Gregory Machler November 30, 2004 4:12 PM


Do you have any concerns about fear of terrorism leading to a world-state where national IDs are
used globally and we live in a 1984ish type

What are your thoughts in regards to federated IDs? They are great for corporations that want
to track transactions amongst business entities
for given individuals.

Is the reduction of passwords (for a single user) a significant enough gain to warrant this centralization of control? Doesn’t it make identity theft an even greater threat – since you could gain access to even more systems?

Eric November 30, 2004 5:51 PM

We tend to hear quite a bit from security experts such as Bruce about why various proposed solutions for identification and security won’t work, and what the flaws and exploits inherent to them are.

These are all good things to know, as it steers us away from bad ‘security’

But what I’d like to hear far more of (although I realize it’s probably much harder to write about) would be honest proposals for what would be good ideas for replacement protocols and technologies.

So far, that seems mostly limited to “Well-trained professionals keeping their eyes open”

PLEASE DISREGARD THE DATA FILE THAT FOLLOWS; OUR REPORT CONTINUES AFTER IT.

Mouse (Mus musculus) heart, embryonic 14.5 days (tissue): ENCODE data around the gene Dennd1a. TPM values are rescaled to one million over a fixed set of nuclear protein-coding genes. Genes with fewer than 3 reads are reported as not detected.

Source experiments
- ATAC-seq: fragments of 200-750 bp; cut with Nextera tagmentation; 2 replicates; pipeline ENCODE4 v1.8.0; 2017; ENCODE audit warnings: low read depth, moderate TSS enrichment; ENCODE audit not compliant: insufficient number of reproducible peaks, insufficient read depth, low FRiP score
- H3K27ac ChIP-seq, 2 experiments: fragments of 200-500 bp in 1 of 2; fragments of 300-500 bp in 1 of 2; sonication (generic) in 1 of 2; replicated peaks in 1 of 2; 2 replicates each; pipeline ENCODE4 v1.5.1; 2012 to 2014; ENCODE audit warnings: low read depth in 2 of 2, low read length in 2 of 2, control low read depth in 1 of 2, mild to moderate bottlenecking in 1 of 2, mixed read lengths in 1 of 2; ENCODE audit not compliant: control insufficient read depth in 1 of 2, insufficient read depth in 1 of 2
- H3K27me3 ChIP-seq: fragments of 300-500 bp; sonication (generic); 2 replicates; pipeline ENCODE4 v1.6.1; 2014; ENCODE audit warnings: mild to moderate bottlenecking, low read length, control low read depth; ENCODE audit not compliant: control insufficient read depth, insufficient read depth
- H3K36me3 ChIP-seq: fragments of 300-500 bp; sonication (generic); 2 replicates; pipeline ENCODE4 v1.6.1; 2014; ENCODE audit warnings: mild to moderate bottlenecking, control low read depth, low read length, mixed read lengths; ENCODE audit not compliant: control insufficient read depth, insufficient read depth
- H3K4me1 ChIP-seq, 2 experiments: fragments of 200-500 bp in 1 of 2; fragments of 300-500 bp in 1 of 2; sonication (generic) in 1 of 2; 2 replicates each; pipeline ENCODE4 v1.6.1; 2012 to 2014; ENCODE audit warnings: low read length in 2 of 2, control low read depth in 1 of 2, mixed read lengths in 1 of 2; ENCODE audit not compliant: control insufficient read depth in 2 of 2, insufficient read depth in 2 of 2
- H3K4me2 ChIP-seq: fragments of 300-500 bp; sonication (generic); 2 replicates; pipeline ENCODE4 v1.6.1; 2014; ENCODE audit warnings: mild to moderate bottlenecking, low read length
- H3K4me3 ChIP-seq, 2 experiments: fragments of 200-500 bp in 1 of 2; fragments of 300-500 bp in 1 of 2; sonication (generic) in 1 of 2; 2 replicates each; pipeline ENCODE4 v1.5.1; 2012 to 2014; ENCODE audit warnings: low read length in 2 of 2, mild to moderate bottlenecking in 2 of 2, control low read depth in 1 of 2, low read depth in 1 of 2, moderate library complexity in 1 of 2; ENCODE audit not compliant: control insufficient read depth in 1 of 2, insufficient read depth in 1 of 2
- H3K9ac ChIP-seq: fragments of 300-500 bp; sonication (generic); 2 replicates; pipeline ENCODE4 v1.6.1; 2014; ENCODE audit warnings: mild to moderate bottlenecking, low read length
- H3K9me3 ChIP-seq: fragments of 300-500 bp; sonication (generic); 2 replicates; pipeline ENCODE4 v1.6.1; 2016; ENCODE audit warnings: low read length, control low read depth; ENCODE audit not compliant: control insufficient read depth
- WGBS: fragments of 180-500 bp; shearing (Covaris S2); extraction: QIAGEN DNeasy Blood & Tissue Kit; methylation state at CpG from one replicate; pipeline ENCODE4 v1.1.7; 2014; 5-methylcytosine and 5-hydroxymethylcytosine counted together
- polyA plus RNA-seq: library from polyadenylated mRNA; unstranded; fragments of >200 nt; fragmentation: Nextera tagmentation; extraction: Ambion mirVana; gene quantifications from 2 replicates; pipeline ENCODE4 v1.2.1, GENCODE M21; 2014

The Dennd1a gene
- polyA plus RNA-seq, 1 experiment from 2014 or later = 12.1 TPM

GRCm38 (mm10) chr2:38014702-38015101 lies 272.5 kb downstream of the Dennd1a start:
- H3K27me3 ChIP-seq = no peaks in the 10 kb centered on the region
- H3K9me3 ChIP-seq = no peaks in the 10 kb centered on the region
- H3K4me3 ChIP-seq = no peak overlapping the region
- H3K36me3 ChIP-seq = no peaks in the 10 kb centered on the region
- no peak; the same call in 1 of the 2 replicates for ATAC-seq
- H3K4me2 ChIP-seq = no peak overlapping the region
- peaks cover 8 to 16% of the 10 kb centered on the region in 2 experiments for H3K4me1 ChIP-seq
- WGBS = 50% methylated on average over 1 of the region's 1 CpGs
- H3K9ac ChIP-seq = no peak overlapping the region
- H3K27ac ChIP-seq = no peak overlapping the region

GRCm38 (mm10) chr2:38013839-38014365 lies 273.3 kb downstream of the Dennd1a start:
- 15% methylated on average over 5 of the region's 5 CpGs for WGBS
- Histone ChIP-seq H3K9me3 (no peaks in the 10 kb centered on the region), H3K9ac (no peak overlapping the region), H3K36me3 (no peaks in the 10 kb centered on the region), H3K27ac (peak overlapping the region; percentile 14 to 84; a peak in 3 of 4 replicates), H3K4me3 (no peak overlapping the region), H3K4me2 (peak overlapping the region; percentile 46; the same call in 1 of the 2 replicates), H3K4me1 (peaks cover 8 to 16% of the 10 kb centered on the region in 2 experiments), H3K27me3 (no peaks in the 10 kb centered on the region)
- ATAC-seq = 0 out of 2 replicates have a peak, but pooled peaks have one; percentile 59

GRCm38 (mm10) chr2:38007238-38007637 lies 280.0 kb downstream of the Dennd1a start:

While admirable, surely that isn’t the be-all, end-all of security. Surely there must be more innovations out there that can take some of the load off these well-trained professionals and those who pay their wages.

Isn’t there?

Andreas Sikkema December 1, 2004 2:57 AM

The problem with innovations is that they mostly end up being machines. Compared to humans, machines are stupid, so they tend to be over cautious and do everything in bulk. I think this is one of the problems Bruce is trying to prevent.

Clive Robinson December 1, 2004 6:03 AM

Security like may other things is a process subject to the “laws of human nature”,

1, It continously evolves.
2, It has non linier but oscilitory behaviour.
3, It’s subject to market forces.
4, It’s subject to prejudice.
5, It’s subject to resource limitations.
6, It’s a three state game (win,draw,lose)

and several others.

The Comunist block colapsed for many reasons however one of the prominent ones was it could not afford it’s security (market forces).

East Germany did not see it’s downfall and 9/11 happend, not because the information was not there but there where insuficient analysts (resources) and they where looking in the wrong areas (prejudice).

When a security event (9/11) happens in an open society there is a knee jerk action, security quickly ramps up as long as there are the resources and the people it is applied against accept it, which for a time they do. In an open society the limitations start to apply and security ebbs slowly away, untill such time as another security event happens. This gives one type of oscillitory behaviour.